Social Media, Not Video Games, Linked To Teen Depression

Kevin Mwanza
Written by Kevin Mwanza
social media
Social media use has been linked to teen depression. Photo by Kalu Johnson from Pexels

Screen time on social media is more harmful to teens than playing video games as it increases depression symptoms, according to a new study by researchers at Montreal’s Sainte-Justine Hospital.

Researchers carried out the study to find the relationship between depression and exposure to different forms of screen time in adolescents over four years beginning in 2012.

They described their work as the first study of its kind that presents a “developmental analysis of variations in depression and various types of screen time”, Aljazeera reported.

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The study built on research from previous studies that showed kids who spent more than seven hours in front of screens were more than twice as likely to suffer from depression and anxiety than those who spent a single hour per day on screen.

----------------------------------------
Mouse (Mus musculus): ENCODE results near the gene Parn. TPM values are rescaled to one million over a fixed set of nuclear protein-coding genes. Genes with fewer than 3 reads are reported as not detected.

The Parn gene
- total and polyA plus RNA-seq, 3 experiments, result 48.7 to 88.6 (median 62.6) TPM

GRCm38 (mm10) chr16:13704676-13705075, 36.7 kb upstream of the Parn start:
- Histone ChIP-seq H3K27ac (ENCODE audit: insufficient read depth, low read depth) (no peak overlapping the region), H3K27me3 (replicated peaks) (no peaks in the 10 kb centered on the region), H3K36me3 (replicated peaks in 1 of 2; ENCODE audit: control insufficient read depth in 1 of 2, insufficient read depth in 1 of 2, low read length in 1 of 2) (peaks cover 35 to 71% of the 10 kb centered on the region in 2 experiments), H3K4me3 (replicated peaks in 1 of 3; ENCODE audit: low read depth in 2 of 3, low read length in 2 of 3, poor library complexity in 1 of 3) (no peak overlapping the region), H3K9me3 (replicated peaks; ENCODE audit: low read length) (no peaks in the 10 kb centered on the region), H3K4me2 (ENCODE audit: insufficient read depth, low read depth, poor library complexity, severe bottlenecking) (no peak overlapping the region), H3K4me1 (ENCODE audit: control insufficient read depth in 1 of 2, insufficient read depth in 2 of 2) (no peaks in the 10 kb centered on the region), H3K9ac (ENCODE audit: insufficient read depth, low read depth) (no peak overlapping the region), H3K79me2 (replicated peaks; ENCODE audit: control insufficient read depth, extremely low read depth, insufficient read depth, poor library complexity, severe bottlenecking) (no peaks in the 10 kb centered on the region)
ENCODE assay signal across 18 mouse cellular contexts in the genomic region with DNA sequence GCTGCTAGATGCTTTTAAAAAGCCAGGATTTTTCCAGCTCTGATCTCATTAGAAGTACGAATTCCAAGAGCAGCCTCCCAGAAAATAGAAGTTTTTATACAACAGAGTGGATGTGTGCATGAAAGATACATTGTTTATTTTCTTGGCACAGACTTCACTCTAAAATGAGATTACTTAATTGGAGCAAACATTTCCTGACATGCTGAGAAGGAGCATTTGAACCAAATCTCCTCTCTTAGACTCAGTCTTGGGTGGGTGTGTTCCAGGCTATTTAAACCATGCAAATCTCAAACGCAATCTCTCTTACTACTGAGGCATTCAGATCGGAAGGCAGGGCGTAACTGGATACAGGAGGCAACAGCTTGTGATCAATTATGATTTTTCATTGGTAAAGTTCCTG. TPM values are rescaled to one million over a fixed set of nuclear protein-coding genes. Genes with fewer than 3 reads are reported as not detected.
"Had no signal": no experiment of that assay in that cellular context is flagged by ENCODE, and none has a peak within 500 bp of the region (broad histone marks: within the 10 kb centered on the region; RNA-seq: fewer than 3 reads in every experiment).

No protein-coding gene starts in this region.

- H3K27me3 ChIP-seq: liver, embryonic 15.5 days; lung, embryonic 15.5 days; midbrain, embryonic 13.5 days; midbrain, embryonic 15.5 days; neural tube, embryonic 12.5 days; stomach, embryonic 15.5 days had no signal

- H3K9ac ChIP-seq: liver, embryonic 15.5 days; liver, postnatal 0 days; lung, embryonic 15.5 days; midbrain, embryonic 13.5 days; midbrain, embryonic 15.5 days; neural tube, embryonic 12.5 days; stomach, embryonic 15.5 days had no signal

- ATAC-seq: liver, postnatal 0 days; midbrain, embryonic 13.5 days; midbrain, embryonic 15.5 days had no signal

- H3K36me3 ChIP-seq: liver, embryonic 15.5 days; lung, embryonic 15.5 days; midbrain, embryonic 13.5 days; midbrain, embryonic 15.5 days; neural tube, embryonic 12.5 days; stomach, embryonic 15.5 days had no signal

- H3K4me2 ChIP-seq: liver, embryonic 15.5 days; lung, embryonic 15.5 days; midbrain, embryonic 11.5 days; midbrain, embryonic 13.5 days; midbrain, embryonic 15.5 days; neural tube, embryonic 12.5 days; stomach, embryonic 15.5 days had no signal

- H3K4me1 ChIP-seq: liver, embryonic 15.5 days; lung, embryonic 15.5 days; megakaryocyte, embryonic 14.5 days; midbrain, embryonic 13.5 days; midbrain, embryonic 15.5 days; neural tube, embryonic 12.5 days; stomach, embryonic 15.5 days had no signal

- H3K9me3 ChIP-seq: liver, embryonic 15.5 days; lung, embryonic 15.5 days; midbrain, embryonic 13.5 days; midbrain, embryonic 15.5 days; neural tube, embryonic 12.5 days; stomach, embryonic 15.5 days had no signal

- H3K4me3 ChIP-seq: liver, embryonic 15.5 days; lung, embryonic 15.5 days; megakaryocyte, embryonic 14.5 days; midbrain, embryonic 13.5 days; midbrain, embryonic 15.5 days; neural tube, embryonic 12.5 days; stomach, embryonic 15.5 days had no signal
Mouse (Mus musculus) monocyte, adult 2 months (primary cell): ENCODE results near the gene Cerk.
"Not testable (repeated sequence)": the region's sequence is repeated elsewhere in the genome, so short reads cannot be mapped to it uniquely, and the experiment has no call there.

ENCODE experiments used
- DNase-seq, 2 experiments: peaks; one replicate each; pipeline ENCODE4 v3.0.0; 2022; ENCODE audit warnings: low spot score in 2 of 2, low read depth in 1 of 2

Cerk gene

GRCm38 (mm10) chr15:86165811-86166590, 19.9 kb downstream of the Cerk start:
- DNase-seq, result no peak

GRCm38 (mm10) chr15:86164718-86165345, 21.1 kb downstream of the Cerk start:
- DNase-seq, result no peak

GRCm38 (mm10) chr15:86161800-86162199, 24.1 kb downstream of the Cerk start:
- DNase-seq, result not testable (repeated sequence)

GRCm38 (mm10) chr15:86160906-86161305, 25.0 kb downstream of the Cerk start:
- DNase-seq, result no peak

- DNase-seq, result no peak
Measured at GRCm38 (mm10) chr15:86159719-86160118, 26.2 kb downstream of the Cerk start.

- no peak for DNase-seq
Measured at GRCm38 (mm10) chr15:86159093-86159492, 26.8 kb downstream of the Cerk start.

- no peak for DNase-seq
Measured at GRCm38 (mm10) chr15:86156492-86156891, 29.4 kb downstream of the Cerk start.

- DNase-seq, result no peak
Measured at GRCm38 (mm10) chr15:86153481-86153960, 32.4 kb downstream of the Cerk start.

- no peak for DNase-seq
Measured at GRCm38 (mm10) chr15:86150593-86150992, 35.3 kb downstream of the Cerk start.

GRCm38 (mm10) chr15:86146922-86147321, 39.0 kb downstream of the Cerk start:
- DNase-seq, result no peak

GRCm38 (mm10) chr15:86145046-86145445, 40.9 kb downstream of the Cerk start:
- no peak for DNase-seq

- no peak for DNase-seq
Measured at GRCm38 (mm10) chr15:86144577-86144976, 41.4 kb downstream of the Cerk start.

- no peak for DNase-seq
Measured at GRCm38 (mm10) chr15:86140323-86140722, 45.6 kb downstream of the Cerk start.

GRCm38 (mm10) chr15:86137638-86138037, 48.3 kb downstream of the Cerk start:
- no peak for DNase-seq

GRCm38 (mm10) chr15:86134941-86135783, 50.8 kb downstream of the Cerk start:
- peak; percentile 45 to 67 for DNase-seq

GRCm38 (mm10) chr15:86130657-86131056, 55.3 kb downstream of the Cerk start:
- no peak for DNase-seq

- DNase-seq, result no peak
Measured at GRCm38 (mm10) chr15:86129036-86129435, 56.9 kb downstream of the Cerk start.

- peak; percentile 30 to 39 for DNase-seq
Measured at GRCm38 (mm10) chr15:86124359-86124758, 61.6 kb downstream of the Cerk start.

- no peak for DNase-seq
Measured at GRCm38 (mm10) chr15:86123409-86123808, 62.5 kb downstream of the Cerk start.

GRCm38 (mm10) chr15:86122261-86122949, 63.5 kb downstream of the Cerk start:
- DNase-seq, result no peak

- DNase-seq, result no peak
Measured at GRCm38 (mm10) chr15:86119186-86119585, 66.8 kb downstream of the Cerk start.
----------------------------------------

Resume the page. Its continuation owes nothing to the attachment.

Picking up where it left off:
“What we found over and over was that the effects of social media were much larger than any of the other effects for the other types of digital screen time,” said Patricia Conrod, the study’s team leader and a professor of psychiatry at the University of Montreal.

Video games neutral compared to social media

The study, carried out among 3,826 adolescents, also showed that TV, computer and video-game use have more nuanced links to teenage mood.

A young woman who took a two-year hiatus from social media says she isn’t surprised by a study that links such screen time to depression in youth, CBC reported.

“It can be fairly easy for social media to become a toxic space, just because we’re constantly inundated with so much content that it becomes overwhelming,” said Asiya Barakzai, a 22-year-old studying political science at Western University.

Popular congresswoman Rep. Alexandria Ocasio-Cortez, 29, said in April she was cutting back her screen time because she says it’s a public health risk. She is known for her social-media savvy which helped her rise to prominence.